Obsessive Compulsive Disorder (OCD)
Clinical Trial

MAC Clinical Research is testing a new medication for OCD.

Improving quality of life

Key Information


£490 plus reasonable travel costs

Gender and Age

Males and Females aged 18 - 65

Key Requirements

- OCD symptoms or diagnosis for at least 1 year
- Taking an antidepressant that isn’t fully helping


Lancashire, Merseyside, South Staffordshire,
South Yorkshire, Teesside and West Yorkshire

Health Check

Receive a free comprehensive health check

Register Your Interest

Data Privacy Statement
“We're very excited to be conducting research into obsessive compulsive disorder. Recent studies have suggested that this study drug will inhibit signalling pathways in the brain that are important in obsessive or compulsive behaviours. With your participation, you may be able to contribute to scientific research which may lead to a new medicine to help people suffering from OCD."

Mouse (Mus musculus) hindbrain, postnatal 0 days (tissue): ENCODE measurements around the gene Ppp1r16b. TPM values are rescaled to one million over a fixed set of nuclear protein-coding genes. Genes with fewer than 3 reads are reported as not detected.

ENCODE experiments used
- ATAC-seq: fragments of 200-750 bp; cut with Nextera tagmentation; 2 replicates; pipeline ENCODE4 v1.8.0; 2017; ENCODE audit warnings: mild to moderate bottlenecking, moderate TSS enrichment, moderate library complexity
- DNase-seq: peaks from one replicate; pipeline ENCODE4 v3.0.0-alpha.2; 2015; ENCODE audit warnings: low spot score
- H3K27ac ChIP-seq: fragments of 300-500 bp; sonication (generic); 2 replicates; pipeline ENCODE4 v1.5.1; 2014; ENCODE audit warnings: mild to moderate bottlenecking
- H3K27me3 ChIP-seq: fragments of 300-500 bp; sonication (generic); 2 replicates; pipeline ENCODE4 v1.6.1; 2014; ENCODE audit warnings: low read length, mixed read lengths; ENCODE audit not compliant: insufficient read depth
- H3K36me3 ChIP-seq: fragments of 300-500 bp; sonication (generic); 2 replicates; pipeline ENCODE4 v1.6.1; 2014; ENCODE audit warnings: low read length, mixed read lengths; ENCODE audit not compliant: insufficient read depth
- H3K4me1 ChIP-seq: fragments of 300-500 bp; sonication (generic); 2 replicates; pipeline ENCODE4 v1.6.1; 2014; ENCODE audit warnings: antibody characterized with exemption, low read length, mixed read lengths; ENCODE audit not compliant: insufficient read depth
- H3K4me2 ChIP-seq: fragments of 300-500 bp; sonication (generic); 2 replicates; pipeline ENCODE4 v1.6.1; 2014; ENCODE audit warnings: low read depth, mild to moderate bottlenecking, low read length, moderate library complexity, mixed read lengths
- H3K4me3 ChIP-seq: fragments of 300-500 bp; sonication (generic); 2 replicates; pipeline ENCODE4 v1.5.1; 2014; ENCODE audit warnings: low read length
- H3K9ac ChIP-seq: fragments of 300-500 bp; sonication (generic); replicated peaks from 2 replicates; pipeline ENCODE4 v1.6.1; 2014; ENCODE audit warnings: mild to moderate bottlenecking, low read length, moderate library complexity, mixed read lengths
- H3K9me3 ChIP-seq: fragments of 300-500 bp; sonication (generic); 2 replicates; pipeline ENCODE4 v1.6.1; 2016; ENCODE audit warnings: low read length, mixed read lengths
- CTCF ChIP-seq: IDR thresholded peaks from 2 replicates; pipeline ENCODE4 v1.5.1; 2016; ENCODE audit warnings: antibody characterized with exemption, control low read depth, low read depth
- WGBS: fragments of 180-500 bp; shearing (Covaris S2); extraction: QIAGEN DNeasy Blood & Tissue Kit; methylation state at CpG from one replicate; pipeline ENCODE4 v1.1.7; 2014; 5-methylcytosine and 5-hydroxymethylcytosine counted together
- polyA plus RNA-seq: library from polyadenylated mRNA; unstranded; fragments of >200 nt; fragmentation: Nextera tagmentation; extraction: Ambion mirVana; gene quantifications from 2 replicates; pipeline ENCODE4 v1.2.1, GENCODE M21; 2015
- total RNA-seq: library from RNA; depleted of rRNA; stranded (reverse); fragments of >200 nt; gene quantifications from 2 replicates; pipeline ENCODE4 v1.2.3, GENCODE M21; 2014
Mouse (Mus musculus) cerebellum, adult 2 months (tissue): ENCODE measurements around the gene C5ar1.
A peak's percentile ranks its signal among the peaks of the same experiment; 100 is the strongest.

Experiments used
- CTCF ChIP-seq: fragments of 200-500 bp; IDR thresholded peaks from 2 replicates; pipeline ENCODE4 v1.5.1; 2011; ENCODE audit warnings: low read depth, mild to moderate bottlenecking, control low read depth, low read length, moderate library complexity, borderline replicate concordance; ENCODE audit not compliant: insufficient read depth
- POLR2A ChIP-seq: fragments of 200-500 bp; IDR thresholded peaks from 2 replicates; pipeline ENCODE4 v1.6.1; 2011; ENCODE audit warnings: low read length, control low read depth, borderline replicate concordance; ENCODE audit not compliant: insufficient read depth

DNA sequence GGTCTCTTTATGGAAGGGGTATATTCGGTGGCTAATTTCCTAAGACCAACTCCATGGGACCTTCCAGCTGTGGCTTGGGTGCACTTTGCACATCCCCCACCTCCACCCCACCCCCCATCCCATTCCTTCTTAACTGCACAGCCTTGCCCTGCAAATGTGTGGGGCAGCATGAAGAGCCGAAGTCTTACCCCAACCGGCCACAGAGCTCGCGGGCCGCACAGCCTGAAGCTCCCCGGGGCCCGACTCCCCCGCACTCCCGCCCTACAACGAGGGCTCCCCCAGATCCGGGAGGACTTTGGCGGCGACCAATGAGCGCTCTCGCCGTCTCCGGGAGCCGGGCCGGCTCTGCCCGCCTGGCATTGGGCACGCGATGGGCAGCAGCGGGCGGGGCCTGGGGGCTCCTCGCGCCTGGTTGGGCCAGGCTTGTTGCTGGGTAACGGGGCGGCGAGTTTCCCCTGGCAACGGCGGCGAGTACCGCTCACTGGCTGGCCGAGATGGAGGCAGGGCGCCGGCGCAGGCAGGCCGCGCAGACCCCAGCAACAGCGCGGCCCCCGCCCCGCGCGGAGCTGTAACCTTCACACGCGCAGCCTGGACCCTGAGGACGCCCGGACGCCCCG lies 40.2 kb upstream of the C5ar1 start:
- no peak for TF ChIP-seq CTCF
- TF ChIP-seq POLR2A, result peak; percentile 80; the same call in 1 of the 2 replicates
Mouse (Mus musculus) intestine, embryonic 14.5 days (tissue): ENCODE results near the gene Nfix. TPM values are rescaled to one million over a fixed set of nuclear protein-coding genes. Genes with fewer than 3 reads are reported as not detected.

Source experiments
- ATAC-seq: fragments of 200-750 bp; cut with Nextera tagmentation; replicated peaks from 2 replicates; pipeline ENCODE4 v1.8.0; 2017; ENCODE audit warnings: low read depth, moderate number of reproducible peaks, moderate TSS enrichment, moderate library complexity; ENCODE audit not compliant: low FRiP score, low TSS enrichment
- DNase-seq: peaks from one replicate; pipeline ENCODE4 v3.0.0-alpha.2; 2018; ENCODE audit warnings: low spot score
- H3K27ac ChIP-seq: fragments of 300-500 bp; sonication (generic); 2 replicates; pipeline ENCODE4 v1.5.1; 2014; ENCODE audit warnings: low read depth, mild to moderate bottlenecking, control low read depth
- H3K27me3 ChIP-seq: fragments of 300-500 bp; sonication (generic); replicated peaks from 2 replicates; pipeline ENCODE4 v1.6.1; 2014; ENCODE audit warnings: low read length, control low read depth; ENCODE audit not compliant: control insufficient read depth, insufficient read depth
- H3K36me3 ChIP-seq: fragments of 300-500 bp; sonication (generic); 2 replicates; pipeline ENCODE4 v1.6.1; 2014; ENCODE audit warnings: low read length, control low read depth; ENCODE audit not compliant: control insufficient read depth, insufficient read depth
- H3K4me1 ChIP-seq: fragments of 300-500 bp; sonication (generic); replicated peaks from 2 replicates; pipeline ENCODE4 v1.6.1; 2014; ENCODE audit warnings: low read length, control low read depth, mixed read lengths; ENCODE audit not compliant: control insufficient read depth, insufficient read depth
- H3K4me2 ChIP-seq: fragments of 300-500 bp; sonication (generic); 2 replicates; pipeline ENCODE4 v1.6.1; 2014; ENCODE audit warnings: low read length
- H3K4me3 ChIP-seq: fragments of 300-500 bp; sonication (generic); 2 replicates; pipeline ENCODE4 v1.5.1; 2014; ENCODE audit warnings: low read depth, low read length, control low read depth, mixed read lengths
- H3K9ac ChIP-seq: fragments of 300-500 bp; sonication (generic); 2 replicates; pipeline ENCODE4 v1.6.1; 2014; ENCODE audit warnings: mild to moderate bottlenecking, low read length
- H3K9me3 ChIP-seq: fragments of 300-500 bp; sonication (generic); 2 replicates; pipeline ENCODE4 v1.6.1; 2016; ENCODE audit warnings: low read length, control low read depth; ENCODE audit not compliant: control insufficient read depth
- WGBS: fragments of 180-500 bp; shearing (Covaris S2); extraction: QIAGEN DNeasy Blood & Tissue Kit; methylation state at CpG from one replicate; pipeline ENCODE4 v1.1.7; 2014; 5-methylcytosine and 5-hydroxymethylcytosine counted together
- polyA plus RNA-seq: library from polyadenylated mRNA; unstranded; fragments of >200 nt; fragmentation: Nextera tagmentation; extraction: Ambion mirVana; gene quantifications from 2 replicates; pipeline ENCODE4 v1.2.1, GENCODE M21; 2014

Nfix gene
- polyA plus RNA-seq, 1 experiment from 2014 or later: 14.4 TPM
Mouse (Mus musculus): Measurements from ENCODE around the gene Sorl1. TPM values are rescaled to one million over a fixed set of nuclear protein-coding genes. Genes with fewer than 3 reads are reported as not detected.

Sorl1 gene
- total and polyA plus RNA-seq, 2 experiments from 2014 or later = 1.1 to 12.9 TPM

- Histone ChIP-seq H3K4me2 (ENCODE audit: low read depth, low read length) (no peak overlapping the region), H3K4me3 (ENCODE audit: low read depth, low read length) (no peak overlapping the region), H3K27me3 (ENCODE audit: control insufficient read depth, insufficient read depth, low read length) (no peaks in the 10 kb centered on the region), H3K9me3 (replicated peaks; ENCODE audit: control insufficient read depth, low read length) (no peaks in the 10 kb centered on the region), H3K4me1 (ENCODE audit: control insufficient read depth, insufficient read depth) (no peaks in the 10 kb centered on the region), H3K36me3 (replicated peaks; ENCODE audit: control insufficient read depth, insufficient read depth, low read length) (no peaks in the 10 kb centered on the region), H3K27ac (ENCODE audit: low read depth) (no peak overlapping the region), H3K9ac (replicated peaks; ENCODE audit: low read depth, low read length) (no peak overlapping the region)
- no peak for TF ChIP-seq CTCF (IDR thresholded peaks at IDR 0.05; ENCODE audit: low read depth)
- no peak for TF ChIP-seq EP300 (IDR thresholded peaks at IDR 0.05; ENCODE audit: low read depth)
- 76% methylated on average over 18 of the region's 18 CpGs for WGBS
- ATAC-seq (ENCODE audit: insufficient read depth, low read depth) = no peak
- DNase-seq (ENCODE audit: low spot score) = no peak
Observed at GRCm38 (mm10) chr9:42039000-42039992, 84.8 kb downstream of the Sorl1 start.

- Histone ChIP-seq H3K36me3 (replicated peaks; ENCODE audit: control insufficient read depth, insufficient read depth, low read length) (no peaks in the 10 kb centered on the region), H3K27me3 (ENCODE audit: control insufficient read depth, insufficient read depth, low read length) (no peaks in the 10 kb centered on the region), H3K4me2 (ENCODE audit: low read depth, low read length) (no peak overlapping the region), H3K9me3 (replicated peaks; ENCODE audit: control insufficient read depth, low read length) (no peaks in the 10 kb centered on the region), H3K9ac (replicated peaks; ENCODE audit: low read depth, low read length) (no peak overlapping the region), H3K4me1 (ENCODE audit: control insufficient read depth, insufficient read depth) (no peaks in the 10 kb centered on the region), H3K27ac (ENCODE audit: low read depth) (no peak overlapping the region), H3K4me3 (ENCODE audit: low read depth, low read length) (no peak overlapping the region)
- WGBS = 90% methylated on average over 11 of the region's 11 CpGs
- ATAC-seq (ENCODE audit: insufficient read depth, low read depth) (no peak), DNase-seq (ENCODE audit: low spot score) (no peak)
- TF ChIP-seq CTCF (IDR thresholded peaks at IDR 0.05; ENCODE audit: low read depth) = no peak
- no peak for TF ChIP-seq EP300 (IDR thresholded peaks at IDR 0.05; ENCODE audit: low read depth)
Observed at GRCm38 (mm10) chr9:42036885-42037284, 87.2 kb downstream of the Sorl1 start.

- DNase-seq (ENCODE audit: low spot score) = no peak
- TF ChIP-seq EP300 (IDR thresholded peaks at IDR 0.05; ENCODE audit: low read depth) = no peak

Dr Aliya Asher
Principal Investigator

What Happens Next?

What happens next?

1. Sign Up

Register your interest on our website or over the phone

2. We'll Call You

Our study specialists will call you to discuss your health and check if the trial is suitable for you

3. Eligible?

If eligible, you will be booked in for a 'CHAT' where you'll receive a Patient Information Sheet (PIS)

4. Medical History

If you decide to take part, our medical team will obtain a copy of your medical history from your GP

5. Health Check

You will attend a free comprehensive health check with a MAC doctor and your eligibility will be confirmed

6. Enrollment

You will be enrolled onto the clinical trial and attend scheduled visits (Travel expenses or transport to clinic provided)

About This OCD Clinical Trial

People with OCD tend to have signalling pathways in the brain which are overactive, called the glutamatergic pathways. The drug used in the study, troriluzole, works to dampen down these overactive pathways (called the glutamatergic signalling pathway) which may help people with OCD when used in combination with your usual OCD medication.

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